Understanding Menopause Symptoms
Kathy Abernethy is a Menopause Specialist Nurse working for both the NHS and private clinics. Kathy is the author of ‘Menopause: The One Stop Guide’, a highly commended book that serves as a practical guide for women who are experiencing the menopause.
Below, Kathy shares some information on key symptoms that you may be experiencing in the months or years leading up your menopause, to help you understand this time in your life.
Menopause is a normal part of aging and something you should not be afraid of! Most women experience the menopause in their 40s or 50s, although this can vary considerably.[i] You may start to notice changes in your cycle, months or years before you reach the menopause, and this is known as the perimenopause.1
While it isn’t possible to know exactly when you will reach menopause, pay close attention to how you are feeling and make note of any changes you are experiencing. Symptoms of perimenopause and menopause can vary greatly from woman to woman, with some women having no symptoms at all. Learn more about some of the possible symptoms here:
Changes to your periods
Often the first tell-tale sign of the menopause is a change in your regular period pattern. You may notice periods becoming more or less frequent, heavier or lighter until eventually they stop completely.[ii]
Do you find yourself feeling uncomfortably hot? Like you could use some extra air-con? Known as a vasomotor symptom, hot flushes are one of the most common symptoms experienced by perimenopausal women.[iii] Flushes can start before you see any change in your period pattern. Flushes may then last for many more years. The frequency also varies, some women may experience the occasional hot flush, whereas for others it’s a daily event. At first, it may seem that the hot flushes occur randomly, however it is possible to identify triggers such as certain foods, hot drinks and stress. These hot flushes tend to be caused by changes in levels of hormones responsible for regulating your body temperature.[iv]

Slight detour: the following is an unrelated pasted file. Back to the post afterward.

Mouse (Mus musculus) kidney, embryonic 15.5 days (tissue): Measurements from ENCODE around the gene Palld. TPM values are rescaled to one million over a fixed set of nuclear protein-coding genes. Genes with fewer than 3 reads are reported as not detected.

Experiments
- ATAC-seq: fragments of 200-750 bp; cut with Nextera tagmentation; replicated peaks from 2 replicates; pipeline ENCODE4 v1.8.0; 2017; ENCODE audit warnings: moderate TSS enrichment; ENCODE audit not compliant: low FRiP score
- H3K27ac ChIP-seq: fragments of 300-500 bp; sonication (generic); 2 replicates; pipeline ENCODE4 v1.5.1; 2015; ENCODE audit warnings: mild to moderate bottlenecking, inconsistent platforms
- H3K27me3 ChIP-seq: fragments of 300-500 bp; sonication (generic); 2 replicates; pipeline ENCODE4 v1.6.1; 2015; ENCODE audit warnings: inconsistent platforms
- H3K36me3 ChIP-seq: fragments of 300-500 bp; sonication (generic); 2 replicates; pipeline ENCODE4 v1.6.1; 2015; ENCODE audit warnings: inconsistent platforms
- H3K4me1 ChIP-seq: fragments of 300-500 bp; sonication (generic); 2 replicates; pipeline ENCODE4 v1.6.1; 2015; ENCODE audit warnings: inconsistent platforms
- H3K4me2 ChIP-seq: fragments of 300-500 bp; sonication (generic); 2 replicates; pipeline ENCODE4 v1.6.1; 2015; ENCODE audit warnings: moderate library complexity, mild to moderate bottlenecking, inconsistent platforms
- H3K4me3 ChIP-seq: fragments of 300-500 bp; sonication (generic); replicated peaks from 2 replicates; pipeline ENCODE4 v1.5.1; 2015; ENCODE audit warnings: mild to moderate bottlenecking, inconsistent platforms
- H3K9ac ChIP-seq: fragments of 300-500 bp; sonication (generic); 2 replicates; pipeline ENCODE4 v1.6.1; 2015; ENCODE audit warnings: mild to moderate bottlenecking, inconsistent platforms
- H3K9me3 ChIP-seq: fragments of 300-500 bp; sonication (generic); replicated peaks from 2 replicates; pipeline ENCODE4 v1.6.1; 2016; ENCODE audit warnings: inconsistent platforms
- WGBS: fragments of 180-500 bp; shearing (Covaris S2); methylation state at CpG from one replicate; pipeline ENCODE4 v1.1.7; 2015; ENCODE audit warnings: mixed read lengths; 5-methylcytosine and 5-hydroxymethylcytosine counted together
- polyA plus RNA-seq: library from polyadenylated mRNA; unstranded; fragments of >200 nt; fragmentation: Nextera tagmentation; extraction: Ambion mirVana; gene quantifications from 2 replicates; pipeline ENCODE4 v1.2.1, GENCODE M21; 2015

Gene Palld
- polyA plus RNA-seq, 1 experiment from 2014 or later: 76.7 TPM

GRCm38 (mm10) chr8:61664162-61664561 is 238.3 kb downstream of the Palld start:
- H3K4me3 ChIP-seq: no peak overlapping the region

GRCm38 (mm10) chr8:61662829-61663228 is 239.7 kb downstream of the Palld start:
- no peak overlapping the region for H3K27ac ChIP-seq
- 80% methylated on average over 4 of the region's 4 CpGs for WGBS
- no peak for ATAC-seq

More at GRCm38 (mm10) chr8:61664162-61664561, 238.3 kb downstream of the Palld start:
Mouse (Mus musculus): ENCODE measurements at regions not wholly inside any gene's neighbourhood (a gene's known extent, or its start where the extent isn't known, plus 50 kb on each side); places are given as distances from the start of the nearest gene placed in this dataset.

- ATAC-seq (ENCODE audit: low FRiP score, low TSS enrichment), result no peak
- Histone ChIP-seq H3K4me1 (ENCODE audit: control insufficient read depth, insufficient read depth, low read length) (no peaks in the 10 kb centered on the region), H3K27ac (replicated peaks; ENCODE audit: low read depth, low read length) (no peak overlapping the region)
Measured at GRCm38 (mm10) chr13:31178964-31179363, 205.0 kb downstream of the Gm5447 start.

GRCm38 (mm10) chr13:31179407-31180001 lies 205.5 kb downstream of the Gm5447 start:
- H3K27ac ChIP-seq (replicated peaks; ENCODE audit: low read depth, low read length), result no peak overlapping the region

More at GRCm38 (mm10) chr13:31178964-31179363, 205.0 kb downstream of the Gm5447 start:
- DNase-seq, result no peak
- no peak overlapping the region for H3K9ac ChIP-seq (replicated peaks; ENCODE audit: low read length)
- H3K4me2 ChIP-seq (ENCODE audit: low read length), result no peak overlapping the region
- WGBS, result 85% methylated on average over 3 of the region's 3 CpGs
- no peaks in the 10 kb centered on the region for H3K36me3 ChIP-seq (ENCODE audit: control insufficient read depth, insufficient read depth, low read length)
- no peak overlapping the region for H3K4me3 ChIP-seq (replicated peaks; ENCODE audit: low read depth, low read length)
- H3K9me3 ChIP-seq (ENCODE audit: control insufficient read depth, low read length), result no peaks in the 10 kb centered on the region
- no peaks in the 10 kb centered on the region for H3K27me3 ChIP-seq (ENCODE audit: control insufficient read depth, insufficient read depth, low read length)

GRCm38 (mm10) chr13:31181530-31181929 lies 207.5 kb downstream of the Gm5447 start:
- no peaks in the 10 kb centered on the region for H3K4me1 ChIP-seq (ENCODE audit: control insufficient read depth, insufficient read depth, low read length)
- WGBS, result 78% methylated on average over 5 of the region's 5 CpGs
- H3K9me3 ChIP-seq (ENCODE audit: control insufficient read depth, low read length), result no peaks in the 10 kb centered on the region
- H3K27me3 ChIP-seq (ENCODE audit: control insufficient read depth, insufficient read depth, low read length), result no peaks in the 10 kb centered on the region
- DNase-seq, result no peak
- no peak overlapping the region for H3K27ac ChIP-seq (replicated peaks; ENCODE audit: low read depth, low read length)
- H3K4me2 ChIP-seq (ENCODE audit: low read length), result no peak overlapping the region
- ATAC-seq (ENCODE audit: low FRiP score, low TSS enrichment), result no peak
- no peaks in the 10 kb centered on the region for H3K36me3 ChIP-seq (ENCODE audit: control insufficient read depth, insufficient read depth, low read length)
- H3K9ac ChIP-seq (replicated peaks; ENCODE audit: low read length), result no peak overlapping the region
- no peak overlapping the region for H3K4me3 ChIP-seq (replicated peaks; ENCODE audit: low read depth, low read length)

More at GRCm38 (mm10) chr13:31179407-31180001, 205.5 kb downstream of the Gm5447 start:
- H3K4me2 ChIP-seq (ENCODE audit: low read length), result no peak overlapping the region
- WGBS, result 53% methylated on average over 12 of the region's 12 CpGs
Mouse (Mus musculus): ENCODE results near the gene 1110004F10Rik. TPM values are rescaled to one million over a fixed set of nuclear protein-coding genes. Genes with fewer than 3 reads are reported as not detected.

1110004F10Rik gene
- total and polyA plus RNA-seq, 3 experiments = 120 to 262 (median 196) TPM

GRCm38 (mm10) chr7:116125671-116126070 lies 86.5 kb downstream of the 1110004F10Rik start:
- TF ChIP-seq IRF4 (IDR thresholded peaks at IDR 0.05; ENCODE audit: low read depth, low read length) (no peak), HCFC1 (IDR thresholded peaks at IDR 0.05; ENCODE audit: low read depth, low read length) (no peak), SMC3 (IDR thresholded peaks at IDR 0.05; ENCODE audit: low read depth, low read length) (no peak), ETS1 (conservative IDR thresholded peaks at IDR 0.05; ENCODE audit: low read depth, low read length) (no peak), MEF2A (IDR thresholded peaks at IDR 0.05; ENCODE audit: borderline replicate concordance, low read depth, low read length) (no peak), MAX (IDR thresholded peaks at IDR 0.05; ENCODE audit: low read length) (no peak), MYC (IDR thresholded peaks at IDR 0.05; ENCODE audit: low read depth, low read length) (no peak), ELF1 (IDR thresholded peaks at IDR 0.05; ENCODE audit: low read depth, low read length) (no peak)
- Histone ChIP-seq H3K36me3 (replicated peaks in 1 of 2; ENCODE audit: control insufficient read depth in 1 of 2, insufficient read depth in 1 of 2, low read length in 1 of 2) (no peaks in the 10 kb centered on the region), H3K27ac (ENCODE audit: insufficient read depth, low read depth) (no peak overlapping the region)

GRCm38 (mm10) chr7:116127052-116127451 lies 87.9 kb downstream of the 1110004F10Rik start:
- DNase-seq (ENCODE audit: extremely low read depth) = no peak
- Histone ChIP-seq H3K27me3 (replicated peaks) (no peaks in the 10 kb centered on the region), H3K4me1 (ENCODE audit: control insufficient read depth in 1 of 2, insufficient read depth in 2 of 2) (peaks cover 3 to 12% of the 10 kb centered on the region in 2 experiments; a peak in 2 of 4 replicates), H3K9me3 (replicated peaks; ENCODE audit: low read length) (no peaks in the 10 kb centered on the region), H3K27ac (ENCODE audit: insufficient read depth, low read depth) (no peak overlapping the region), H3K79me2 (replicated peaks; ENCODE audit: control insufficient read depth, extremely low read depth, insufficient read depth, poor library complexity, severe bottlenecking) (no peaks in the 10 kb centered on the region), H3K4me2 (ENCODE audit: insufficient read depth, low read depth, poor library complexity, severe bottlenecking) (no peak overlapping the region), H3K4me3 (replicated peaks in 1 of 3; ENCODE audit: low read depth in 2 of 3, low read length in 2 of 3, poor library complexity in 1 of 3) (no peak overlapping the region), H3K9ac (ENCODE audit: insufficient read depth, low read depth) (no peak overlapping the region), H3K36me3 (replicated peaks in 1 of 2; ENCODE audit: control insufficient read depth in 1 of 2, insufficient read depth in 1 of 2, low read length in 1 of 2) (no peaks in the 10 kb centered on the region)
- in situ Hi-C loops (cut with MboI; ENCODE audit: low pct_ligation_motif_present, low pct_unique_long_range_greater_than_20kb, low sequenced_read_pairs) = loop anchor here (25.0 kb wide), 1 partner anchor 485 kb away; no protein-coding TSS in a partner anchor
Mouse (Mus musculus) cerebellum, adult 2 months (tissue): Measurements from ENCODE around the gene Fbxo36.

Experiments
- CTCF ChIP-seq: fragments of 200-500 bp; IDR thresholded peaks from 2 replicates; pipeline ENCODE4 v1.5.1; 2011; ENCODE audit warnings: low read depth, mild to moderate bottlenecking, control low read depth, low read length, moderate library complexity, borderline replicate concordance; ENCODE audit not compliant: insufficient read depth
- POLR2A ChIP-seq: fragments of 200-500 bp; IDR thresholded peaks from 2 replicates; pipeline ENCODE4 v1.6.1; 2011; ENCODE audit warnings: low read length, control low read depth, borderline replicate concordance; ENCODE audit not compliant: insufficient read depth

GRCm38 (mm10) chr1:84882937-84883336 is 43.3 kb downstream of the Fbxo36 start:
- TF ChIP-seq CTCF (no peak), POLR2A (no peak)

These are another vasomotor symptom and are most accurately described as hot flushes occurring at night. Night sweats disrupt your sleep and can lead to non-desirable impacts on your health, mood and well-being.[v] It is not unusual to be jolted awake multiple times a night by a sweat and having to change into different night clothes. It’s something that many women experience during the menopause and is very disruptive, leaving you feeling exhausted the next day.
Low mood and anxiety
Similarly, reduced general happiness and low moods are symptoms that can also be explained by changes in hormones. It is not unusual to feel some anxiety around this time too.[vi] So much is changing in your body, you are adapting and making sense of it all. Self-care, an understanding of what you are experiencing, and feeling supported through it can help reduce this anxious state. Feeling great one day and low the next can be upsetting, but rest assured you are not alone here.
Changes to sleeping patterns are commonly experienced. Poor quality of sleep can be exacerbated by other symptoms of menopause, such as night sweats or feelings of anxiety.[vii] Inadequate rest can make you feel like you are struggling to function throughout the day. Many women relate to feeling tired during the day but then not being able to sleep at night. It can feel like a never-ending cycle.
This is one of the most difficult symptoms to define and one of the easiest to attribute to any other factor, or as a side effect of lack of sleep (another symptom of the menopause). It is crucial to understand how thoughts, feelings, physical sensations and actions do interconnect and can impact each other. The physical changes during the menopause can bring on new feelings such as increased anxiousness2 or unwanted grumpiness. Acting out of character, saying and doing things that on a regular day just wouldn’t be you is all very normal and being aware of this, can help alleviate it.